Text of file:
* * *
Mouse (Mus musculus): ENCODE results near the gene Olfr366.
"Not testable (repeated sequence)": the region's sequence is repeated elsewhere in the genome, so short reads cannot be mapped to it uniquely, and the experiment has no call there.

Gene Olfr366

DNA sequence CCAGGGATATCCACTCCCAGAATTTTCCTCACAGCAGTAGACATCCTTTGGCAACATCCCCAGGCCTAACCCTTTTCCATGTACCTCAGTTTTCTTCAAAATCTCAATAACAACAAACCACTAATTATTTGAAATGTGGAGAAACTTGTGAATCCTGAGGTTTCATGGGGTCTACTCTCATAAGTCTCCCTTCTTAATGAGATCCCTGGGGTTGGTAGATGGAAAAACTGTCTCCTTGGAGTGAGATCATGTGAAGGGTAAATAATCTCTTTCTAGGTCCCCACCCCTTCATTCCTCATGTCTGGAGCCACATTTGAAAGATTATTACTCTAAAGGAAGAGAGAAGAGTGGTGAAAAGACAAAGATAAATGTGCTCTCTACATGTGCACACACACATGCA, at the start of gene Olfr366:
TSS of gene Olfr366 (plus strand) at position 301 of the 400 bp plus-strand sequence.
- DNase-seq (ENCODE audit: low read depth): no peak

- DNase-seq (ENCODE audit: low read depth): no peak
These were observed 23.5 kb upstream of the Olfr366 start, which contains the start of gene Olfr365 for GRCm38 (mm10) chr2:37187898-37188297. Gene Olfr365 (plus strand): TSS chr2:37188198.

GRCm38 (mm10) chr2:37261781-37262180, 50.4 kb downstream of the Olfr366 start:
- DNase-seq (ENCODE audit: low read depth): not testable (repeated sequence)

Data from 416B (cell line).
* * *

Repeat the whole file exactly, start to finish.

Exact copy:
Mouse (Mus musculus): ENCODE results near the gene Olfr366.
"Not testable (repeated sequence)": the region's sequence is repeated elsewhere in the genome, so short reads cannot be mapped to it uniquely, and the experiment has no call there.

Gene Olfr366

DNA sequence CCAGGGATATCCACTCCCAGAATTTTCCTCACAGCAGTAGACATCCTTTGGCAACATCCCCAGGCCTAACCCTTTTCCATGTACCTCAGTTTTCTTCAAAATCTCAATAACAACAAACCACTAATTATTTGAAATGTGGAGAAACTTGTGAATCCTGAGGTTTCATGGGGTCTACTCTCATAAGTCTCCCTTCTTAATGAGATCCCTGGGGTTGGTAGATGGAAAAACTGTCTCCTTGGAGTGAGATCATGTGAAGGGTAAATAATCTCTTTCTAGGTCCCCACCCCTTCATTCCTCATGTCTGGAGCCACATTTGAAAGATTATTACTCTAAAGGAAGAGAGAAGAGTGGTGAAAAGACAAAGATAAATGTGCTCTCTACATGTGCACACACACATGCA, at the start of gene Olfr366:
TSS of gene Olfr366 (plus strand) at position 301 of the 400 bp plus-strand sequence.
- DNase-seq (ENCODE audit: low read depth): no peak

- DNase-seq (ENCODE audit: low read depth): no peak
These were observed 23.5 kb upstream of the Olfr366 start, which contains the start of gene Olfr365 for GRCm38 (mm10) chr2:37187898-37188297. Gene Olfr365 (plus strand): TSS chr2:37188198.

GRCm38 (mm10) chr2:37261781-37262180, 50.4 kb downstream of the Olfr366 start:
- DNase-seq (ENCODE audit: low read depth): not testable (repeated sequence)

Data from 416B (cell line).